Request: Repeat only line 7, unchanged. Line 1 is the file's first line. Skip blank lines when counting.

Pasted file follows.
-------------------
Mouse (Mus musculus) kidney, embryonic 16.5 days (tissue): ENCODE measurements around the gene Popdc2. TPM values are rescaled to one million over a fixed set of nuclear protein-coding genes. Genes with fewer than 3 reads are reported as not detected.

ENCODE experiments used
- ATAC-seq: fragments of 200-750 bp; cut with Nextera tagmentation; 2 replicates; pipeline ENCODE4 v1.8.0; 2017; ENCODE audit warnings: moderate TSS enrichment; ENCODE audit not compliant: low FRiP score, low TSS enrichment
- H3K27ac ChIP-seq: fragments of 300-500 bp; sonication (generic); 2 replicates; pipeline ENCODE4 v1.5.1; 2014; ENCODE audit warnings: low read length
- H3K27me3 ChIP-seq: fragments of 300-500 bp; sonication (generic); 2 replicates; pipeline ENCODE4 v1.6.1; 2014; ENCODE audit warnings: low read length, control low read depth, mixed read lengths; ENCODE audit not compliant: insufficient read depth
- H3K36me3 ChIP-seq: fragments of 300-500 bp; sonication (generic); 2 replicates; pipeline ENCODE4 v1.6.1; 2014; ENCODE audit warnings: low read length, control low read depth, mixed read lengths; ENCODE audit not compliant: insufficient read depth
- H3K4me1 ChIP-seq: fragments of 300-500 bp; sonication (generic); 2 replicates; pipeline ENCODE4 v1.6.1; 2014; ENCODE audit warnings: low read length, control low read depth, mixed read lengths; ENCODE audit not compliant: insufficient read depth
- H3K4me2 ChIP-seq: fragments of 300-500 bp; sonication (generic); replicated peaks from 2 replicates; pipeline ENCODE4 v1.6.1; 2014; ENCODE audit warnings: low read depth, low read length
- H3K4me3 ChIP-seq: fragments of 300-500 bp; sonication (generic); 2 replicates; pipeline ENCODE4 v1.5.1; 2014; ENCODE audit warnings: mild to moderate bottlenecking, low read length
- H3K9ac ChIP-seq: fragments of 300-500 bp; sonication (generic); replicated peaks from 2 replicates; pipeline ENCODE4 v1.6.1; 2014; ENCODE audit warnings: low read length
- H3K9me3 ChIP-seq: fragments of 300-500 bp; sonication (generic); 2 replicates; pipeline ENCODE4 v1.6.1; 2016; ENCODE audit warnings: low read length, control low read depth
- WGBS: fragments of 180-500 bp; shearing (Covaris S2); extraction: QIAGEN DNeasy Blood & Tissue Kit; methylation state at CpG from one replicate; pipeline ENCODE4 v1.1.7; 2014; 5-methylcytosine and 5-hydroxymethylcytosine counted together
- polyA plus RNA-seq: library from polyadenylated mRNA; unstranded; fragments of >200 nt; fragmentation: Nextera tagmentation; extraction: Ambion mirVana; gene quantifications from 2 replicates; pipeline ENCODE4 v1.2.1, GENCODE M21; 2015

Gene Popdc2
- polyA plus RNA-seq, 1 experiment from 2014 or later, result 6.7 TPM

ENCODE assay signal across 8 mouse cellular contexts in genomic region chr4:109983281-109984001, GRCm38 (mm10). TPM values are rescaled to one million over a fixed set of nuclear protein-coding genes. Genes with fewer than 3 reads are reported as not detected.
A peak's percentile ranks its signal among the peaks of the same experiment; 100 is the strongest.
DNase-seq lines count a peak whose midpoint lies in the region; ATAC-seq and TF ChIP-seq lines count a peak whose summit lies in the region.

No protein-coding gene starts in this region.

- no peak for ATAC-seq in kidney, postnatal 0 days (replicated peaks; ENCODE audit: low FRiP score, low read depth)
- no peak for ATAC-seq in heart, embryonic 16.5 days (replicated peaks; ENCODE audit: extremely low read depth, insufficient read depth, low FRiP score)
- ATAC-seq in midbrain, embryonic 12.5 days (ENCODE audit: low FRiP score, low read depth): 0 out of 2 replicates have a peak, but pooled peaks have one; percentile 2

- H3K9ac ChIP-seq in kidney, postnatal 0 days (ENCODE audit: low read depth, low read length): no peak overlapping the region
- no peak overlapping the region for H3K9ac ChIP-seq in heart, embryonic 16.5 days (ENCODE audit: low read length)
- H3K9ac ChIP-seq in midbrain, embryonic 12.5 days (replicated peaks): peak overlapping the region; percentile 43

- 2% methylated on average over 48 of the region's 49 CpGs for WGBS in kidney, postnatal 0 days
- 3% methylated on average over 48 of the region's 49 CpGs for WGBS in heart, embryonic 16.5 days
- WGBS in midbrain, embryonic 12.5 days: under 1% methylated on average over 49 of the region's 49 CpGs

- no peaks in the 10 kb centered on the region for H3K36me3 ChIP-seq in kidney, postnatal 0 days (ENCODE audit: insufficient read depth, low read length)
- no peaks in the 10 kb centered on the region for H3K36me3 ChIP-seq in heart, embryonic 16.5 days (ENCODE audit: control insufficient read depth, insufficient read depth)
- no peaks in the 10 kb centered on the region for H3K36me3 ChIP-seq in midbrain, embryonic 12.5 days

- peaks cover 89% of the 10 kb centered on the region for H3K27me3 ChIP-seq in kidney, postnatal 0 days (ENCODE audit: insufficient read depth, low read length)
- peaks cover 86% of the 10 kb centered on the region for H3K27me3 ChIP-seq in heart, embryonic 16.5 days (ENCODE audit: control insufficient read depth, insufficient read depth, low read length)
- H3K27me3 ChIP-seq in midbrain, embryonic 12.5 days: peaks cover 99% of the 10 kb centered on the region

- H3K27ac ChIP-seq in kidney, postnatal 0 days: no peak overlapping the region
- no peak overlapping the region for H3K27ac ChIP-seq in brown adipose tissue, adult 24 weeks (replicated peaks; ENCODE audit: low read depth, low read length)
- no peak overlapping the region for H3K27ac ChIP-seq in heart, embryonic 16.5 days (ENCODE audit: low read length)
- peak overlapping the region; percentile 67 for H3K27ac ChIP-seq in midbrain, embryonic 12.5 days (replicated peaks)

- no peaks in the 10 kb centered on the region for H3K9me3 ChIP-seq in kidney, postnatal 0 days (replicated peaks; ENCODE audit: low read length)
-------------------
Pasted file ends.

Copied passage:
- H3K4me1 ChIP-seq: fragments of 300-500 bp; sonication (generic); 2 replicates; pipeline ENCODE4 v1.6.1; 2014; ENCODE audit warnings: low read length, control low read depth, mixed read lengths; ENCODE audit not compliant: insufficient read depth